Grant Information:

National Institutes of Health, National Niemann Pick Disease Foundation, Ara Parseghian Medical Research Foundation, Hereditary Disease Foundation, Epilepsy Foundation, Wellcome Trust

Courses Taught:

-Instructor Medical Neuroscience (Medical student course) 1990-present

-Instructor PEMM Core Course (Grad course PEMM Program) 2006-2013

-Director/Lecturer Adv Biomed Sci (Grad course PEMM Program) 2008-2010

-Instructor Molec Cell Biol (Grad core course - MCB Program) 1999-2003

-Instructor Receptor Pharm (Grad course -– Pharmacology Program) 1996-2006

-Director/Instructor Stystems Neuroscience course (PBS 65 upper div undergrad course) 2010-present

-Director/Instruct Cellular/ Molec Neuro course (PBS 46 upper div undergrad course) 2007-present

-Director/Instruct Physiol (Bio 14 upper division undergrad course) 2008- present

-Director/Instruct Physiology (Bio 35 upper division undergrad course) 2006

-Director/Instruct Adv Neurobiology (Bio 74 upper div undergrad course) 2006

-Instructor Biochemistry (Bio 78 upper division undergrad course) 1998-2005

-Instructor Intro Cell Biology (Bio 15 upper division undergrad course) 2003

Biography:

Born in Anoka, Minnesota, a small town (now suburb) just north of Minneapolis/St Paul. After attending Anoka Senior High School, went to small, all male, liberal arts college/monastery in northern Minnesota called St. John’s University where he majored in Biology. Attended graduate school at University of California at San Diego in Physiology /Pharmacology. Not only obtained a PhD in Physiology and Pharmacology, but also served as a member of two research expeditions to Antarctica while there. Did Postdoctoral fellowships at Brandies University in Waltham and Tufts-New England Medical Center in Boston before becoming an Assistant Professor at Dartmouth in 1989. Is married (to Dr. Leslie Henderson) and has two sons who have graduated from college.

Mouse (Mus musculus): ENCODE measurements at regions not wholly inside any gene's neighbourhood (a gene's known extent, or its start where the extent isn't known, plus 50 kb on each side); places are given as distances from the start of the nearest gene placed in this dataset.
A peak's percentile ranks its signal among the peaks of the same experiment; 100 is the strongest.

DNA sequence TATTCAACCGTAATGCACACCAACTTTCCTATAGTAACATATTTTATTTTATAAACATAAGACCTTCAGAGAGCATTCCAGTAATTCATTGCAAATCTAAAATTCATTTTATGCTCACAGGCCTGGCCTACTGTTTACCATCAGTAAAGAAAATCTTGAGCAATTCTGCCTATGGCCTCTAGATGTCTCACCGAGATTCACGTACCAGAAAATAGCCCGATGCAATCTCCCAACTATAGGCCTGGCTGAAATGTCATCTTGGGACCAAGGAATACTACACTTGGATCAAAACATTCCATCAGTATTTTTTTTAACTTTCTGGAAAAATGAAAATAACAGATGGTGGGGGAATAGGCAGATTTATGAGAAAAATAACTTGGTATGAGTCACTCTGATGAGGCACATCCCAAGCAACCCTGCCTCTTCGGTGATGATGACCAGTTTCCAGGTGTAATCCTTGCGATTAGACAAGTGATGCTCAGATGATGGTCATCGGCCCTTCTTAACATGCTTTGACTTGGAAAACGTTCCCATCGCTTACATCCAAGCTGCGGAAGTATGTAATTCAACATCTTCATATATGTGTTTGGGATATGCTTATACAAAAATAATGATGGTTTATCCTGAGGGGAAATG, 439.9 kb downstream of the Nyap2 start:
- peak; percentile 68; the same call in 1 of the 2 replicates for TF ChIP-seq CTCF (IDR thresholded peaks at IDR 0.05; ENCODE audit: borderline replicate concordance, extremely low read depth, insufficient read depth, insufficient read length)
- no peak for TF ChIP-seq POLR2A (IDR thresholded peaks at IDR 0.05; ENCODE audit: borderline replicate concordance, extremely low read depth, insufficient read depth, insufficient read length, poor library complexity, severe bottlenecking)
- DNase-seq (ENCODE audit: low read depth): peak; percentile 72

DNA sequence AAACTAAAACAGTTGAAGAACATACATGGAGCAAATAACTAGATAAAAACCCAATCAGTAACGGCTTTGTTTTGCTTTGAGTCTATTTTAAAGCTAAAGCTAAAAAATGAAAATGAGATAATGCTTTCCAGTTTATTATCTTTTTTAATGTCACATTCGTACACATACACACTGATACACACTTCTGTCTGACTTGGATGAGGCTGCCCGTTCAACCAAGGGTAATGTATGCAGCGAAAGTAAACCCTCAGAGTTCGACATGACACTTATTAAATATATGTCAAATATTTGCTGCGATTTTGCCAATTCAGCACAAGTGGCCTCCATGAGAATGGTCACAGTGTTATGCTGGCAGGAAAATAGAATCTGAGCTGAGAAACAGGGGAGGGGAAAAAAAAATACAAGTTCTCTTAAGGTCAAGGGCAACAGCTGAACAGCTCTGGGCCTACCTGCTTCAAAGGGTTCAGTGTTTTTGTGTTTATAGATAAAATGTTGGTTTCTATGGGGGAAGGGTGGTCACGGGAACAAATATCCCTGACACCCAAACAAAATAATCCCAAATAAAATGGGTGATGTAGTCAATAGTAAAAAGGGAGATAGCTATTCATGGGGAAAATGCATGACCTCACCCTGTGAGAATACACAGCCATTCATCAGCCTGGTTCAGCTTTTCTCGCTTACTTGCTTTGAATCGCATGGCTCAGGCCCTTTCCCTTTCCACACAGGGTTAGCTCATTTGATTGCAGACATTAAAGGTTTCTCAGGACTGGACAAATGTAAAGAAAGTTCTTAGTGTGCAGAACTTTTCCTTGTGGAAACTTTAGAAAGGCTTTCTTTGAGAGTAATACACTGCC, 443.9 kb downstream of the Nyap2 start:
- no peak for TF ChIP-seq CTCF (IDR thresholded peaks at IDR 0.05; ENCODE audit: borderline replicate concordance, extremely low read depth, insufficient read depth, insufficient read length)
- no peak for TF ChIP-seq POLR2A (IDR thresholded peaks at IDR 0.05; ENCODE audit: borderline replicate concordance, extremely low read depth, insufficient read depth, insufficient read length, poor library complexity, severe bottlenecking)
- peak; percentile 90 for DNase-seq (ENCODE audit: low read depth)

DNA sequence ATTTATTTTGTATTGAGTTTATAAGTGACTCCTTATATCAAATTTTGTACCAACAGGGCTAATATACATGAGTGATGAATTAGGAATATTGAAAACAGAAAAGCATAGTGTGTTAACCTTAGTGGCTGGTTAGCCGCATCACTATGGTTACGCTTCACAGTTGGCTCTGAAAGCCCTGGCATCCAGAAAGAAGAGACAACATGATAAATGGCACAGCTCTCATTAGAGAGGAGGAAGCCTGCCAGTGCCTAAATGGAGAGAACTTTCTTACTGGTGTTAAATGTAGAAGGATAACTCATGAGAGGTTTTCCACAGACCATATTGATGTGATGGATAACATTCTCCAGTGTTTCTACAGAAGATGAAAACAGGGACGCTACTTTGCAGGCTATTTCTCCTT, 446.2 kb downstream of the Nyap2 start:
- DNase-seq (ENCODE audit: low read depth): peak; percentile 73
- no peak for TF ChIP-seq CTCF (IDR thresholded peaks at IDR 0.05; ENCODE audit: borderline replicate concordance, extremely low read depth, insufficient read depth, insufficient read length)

Selected Publications:

 

  • Paul CA, Boegle AK, Maue RA. Before the loss: neuronal dysfunction in Niemann-Pick Type C disease. Biochim Biophys Acta. 2004 Oct 11;1685(1-3):63-76. Review. (view details on MedLine)

  • Paul CA, Reid PC, Boegle AK, Karten B, Zhang M, Jiang ZG, Franz D, Lin L, Chang TY, Vance JE, Blanchette-Mackie J, Maue RA. Adenovirus expressing an NPC1-GFP fusion gene corrects neuronal and nonneuronal defects associated with Niemann pick type C disease. J Neurosci Res. 2005 Sep 1;81(5):706-19. (view details on MedLine)